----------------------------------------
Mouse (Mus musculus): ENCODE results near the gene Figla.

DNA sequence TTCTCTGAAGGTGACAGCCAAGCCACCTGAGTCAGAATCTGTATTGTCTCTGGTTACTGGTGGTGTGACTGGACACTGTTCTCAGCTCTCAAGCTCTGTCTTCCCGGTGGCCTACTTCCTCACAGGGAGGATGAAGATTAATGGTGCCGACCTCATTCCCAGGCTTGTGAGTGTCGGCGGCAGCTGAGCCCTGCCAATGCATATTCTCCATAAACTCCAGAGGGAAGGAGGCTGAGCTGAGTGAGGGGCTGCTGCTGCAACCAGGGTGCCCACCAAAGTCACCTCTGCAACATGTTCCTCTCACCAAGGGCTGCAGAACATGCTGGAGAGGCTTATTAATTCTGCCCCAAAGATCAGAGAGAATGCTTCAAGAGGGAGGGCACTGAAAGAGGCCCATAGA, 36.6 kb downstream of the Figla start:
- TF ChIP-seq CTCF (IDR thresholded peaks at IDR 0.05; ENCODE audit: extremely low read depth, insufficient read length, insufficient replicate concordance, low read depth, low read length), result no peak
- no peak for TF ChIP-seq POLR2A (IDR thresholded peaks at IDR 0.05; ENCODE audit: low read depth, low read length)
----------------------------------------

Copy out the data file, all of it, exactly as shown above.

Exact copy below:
Mouse (Mus musculus): ENCODE results near the gene Figla.

DNA sequence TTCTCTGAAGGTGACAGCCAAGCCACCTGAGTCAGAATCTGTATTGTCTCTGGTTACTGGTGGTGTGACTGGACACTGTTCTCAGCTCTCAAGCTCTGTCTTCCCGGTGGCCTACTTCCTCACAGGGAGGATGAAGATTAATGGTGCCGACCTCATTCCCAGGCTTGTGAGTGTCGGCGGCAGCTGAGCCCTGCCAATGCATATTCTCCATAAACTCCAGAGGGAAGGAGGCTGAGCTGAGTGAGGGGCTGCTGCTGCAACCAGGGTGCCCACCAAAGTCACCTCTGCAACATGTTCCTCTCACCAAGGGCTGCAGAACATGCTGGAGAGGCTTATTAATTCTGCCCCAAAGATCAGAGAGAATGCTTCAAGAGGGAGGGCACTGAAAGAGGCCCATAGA, 36.6 kb downstream of the Figla start:
- TF ChIP-seq CTCF (IDR thresholded peaks at IDR 0.05; ENCODE audit: extremely low read depth, insufficient read length, insufficient replicate concordance, low read depth, low read length), result no peak
- no peak for TF ChIP-seq POLR2A (IDR thresholded peaks at IDR 0.05; ENCODE audit: low read depth, low read length)